Budget 2017: Good on infrastructure but relies on taxing

10th May 2017

The Commonwealth Treasurer, Scott Morrison, delivered his second Budget in Canberra on Tuesday, 9 May 2017.

The Budget is the Government’s annual financial statement and review of levels of taxation. It also includes the Government’s future financial strategy and economic forecast, as well as the social and political priorities and how the Government intends to achieve these.

In this announcement, the Budget was one of infrastructure, housing incentives, tax hits and bank levies. The Government has declared its backing for small business and investing in future growth with funding for major infrastructure projects.

In addition, taxes on foreign workers were a sting for business. Some economic experts say it’s practicable, others argue it relied on tax increase again.

Overall, small business has fared reasonably well, while the banks have not.

The key points announced in this Budget that will affect small businesses were:

  • Tax cuts for small business with instant write-off expenditure for $20,000, extended for one more year with business turnover under $10 million.
  • Small business capital gains tax (CGT) to be tightened for assets not connected to small business.
  • CGT discount will be increased from 50% to 60% for affordable housing to promote cheaper housing from 1 January 2018.
  • The taxable payment reporting system will be extended to cleaning and courier contractors to target cash industries.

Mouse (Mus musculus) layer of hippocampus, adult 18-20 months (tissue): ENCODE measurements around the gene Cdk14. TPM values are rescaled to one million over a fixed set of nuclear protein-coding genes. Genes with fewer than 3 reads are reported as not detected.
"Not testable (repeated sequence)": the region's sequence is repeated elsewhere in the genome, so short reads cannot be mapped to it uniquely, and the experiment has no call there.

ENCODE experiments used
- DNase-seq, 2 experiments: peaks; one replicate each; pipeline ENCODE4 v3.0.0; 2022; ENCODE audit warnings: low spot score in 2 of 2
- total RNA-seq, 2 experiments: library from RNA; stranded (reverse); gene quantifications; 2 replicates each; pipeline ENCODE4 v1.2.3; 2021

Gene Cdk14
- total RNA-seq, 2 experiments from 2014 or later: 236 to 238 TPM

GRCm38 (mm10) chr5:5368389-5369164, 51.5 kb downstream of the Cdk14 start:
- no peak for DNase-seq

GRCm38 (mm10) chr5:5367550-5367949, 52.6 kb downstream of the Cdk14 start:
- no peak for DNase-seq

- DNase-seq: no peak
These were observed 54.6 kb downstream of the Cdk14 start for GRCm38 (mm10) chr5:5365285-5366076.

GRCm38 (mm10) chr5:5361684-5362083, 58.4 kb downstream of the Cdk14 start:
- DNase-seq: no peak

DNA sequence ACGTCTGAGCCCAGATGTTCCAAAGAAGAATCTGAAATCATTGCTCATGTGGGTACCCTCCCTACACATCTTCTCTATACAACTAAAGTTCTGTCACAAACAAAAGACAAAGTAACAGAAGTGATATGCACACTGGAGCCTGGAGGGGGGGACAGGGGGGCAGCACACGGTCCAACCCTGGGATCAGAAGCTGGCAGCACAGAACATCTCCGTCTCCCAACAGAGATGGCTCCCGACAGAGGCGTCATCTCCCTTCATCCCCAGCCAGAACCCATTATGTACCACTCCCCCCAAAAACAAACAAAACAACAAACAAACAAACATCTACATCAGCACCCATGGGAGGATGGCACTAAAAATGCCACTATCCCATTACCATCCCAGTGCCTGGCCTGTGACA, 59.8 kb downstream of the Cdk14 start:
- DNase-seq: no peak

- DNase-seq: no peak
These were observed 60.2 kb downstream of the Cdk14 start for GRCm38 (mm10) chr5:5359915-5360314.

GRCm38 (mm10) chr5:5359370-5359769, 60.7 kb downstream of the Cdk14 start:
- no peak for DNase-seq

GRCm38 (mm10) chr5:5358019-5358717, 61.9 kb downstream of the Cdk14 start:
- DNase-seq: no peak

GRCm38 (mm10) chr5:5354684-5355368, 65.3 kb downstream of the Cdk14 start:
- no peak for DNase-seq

• Plant and equipment depreciated for a rental property will now be limited to the original owner. Subsequent owners will not be able to claim it.
  • Improve the integrity of negative gearing by disallowing deductions for travel expenses from 1 July 2017.

Other important measures from the Budget were:

  • Increase Medicare levy by 0.5% from 2% to 2.5% for every Australian earning over $21,655. This is expected to raise $8.2 billion over four years and will be effective from 1 July 2019.
  • The threshold for paying back higher education fees will change to $42,000 from the current $51,957 threshold.
  • Tax on the biggest banks, as they will pay a new levy of 0.06% raising $6.2 billion over four years. 
  • Increase in capital gains tax discount from 50% to 60% for residents who choose to invest in affordable housing.

In summary, the Budget aims to maintain Australia’s AAA credit rating, but leaves business a bit empty.

Should any of this affect you and your business, contact one of our TaxAssist Accountants today.